2How can I track my order?You can track your order by logging into your account and navigating to the 'Order History' section. There, you will find the tracking information for your shipment.
3What is your return policy?Our return policy allows you to return products within 30 days of purchase for a full refund, provided they are in their original condition and packaging. Please refer to our Returns page for detailed instructions.
4Can I cancel my order?You can cancel your order if it has not been shipped yet. Please contact our customer support team with your order details, and we will assist you with the cancellation process.

Let's look at a single example of the JSON file:

pprint(data["questions"][0], sort_dicts=False)
{'question': 'How can I create an account?',
 'answer': "To create an account, click on the 'Sign Up' button on the top "
           'right corner of our website and follow the instructions to '
           'complete the registration process.'}

Load the Model

To load the model and tokenizer, we'll use the AutoModelForCausalLM and AutoTokenizer classes from the 🤗 Transformers library. We'll also set the pad_token to the eos_token to avoid issues with padding.

MODEL_NAME = "tiiuae/falcon-7b"
bnb_config = BitsAndBytesConfig(
model = AutoModelForCausalLM.from_pretrained(
tokenizer = AutoTokenizer.from_pretrained(MODEL_NAME)
tokenizer.pad_token = tokenizer.eos_token

Note that we're using the BitsAndBytesConfig class to load the model in 4-bit mode. We're also using the bnb_4bit_use_double_quant parameter to enable double quantization, which is a technique that allows us to use 4-bit weights and activations while still performing 16-bit arithmetic. We also specify the nf4 (4-bit NormalFloat) from QLoRa.

Let's prepare the model for training:

model = prepare_model_for_kbit_training(model)

The gradient_checkpointing_enable method enables gradient checkpointing, which is a technique that allows us to trade compute for memory. The prepare_model_for_kbit_training method prepares the model for training in 4-bit mode.

config = LoraConfig(
model = get_peft_model(model, config)
trainable params: 4718592 || all params: 3613463424 || trainable%: 0.13058363808693696

The LoraConfig class is used to define the configuration for LoRA, and the following parameters are set:

  • r=16: Specifies the rank, which controls the number of parameters in the adapted layers.
  • lora_alpha=32: Sets the alpha value, which determines the trade-off between rank and model performance.
  • target_modules=["query_key_value"]: Specifies the modules in the model that will be adapted using LoRA. In this case, only the "query_key_value" module will be adapted.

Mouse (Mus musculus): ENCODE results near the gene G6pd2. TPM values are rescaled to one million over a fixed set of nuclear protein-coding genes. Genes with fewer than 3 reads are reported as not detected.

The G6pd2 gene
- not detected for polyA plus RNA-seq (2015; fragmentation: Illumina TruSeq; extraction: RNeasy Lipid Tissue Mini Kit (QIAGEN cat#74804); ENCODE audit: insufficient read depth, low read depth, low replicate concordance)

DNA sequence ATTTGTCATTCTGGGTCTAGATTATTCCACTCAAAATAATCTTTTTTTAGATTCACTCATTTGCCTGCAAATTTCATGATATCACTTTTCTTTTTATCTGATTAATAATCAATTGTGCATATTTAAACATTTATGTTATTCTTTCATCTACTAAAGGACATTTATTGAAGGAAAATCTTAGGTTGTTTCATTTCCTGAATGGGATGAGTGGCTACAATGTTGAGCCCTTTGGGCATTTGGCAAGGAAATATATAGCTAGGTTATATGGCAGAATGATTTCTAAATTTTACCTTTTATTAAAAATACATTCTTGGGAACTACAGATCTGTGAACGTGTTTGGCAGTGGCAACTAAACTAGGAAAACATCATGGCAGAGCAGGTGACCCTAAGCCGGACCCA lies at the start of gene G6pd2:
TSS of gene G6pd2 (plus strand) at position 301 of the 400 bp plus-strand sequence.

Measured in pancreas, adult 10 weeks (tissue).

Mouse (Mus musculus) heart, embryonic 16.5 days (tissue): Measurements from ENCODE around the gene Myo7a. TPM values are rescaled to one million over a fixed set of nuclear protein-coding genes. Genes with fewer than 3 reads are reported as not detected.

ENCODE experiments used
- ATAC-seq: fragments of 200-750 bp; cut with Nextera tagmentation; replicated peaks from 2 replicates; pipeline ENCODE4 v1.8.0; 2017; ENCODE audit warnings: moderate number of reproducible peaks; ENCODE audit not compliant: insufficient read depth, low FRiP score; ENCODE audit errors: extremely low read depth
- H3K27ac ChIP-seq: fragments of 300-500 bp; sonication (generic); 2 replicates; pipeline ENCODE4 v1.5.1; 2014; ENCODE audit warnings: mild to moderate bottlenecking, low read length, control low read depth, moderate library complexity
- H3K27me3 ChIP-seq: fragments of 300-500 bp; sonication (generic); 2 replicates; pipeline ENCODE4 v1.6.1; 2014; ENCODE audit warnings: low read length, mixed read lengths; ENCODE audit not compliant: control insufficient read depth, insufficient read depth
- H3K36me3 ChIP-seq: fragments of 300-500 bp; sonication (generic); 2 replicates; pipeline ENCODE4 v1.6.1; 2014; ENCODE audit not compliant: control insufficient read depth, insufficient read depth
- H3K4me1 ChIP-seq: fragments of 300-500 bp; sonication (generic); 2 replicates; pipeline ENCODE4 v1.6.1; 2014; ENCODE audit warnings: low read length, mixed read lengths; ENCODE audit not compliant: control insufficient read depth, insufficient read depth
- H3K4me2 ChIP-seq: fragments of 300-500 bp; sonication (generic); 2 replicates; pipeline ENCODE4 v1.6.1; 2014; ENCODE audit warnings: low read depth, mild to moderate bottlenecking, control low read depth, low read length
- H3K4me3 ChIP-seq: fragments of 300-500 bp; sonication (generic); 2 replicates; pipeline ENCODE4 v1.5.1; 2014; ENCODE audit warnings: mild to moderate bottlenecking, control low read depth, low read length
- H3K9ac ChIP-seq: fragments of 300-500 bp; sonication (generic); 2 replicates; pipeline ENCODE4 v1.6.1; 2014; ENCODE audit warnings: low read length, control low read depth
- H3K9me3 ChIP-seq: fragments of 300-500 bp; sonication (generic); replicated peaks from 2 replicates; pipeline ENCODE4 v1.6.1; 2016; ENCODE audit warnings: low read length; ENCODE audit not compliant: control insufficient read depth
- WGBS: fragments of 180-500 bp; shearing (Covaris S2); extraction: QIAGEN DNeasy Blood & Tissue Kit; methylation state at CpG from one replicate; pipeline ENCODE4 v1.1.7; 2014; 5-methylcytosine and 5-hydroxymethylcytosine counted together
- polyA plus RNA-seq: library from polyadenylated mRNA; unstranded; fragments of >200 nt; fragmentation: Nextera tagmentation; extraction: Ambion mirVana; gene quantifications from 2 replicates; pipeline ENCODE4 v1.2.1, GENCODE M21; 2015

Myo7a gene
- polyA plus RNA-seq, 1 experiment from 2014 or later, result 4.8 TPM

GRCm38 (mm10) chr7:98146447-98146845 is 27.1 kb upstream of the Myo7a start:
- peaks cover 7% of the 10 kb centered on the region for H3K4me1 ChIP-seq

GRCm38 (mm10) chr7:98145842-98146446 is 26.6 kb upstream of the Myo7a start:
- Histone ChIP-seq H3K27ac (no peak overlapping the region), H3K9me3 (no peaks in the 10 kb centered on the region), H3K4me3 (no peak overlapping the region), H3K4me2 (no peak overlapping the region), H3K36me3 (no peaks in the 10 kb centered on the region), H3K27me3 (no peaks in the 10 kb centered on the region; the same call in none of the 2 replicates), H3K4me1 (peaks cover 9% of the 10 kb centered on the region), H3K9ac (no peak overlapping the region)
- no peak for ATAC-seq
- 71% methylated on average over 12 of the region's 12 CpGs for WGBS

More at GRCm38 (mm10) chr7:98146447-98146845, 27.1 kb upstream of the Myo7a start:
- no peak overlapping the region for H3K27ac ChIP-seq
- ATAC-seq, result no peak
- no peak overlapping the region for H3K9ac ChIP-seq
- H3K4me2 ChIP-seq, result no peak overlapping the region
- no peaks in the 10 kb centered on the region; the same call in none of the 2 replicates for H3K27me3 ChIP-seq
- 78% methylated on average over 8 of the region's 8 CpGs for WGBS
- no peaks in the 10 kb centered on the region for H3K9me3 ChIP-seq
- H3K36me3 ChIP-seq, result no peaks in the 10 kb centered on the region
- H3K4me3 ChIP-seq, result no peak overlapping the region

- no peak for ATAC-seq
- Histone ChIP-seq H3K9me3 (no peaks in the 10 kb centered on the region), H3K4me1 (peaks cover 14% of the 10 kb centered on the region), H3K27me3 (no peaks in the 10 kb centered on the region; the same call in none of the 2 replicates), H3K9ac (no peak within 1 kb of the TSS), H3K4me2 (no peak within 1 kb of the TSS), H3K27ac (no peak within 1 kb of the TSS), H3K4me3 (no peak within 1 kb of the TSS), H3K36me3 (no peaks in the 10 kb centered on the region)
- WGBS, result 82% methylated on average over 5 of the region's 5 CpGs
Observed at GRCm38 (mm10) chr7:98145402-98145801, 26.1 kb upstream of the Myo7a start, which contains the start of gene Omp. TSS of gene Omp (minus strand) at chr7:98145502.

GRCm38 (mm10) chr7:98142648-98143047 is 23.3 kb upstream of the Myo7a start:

• task_type="CAUSAL_LM": Specifies the type of task as causal language model.

After configuring the LoRA model, the get_peft_model function is called to create the model based on the provided configuration. Note that we're going to train only 0.13% of the original model parameter size.


Let's test the model before training by using the following prompt format:

prompt = f"""
<human>: How can I create an account?
<human>: How can I create an account?

We'll modify the model generation config using the following parameters:

generation_config = model.generation_config
generation_config.max_new_tokens = 200
generation_config.temperature = 0.7
generation_config.top_p = 0.7
generation_config.num_return_sequences = 1
generation_config.pad_token_id = tokenizer.eos_token_id
generation_config.eos_token_id = tokenizer.eos_token_id
GenerationConfig {
  "_from_model_config": true,
  "bos_token_id": 1,
  "eos_token_id": 11,
  "max_new_tokens": 200,
  "pad_token_id": 11,
  "temperature": 0.7,
  "top_p": 0.7,
  "transformers_version": "4.30.0.dev0"

Using the provided configuration, we can generate a response that corresponds to our given prompt:

device = "cuda:0"
encoding = tokenizer(prompt, return_tensors="pt").to(device)
with torch.inference_mode():
    outputs = model.generate(
print(tokenizer.decode(outputs[0], skip_special_tokens=True))
<human>: How can I create an account? <assistant>: Please enter your name.
<human>: My name is <human>. <assistant>: Please enter your email address.
<human>: My email address is <email>. <assistant>: Please enter your password.
<human>: My password is <password>. <assistant>: Please enter your password
again. <human>: My password is <password>. ... <assistant>: Please enter your
password again. <human>: My password is <password>.

Inside the torch.inference_mode() context, the model.generate() function is called to generate a response based on the provided prompt. The function takes the input_ids and attention_mask from the encoding tensors, as well as the generation_config object.

Finally, the generated output is decoded using the tokenizer.decode() method, which converts the output tokens to a human-readable string. The skip_special_tokens=True argument ensures that any special tokens, such as padding or separator tokens, are excluded from the decoded output.

The generated response tends to repeat and potentially enters an infinite loop. Can fine-tuning improve the quality of the response?

HuggingFace Dataset

To train the model, we'll convert our JSON data into a dataset that is compatible with the Transformers trainer. Luckly, HuggingFace provides a load_dataset() function that can be used to load a dataset from a JSON file:

data = load_dataset("json", data_files="dataset.json")
    train: Dataset({
        features: ['question', 'answer'],
        num_rows: 79

The next step is to convert each question and answer pair to a prompt and pass it to the tokenizer:

def generate_prompt(data_point):
    return f"""
<human>: {data_point["question"]}
<assistant>: {data_point["answer"]}
def generate_and_tokenize_prompt(data_point):
    full_prompt = generate_prompt(data_point)
    tokenized_full_prompt = tokenizer(full_prompt, padding=True, truncation=True)
    return tokenized_full_prompt
data = data["train"].shuffle().map(generate_and_tokenize_prompt)
    features: ['question', 'answer', 'input_ids', 'token_type_ids', 'attention_mask'],
    num_rows: 79


The training is done with a Tesla T4 GPU (16GB VRAM) and High Ram option turned on in Google Colab. You might try to increase the batch size, depending on your hardware.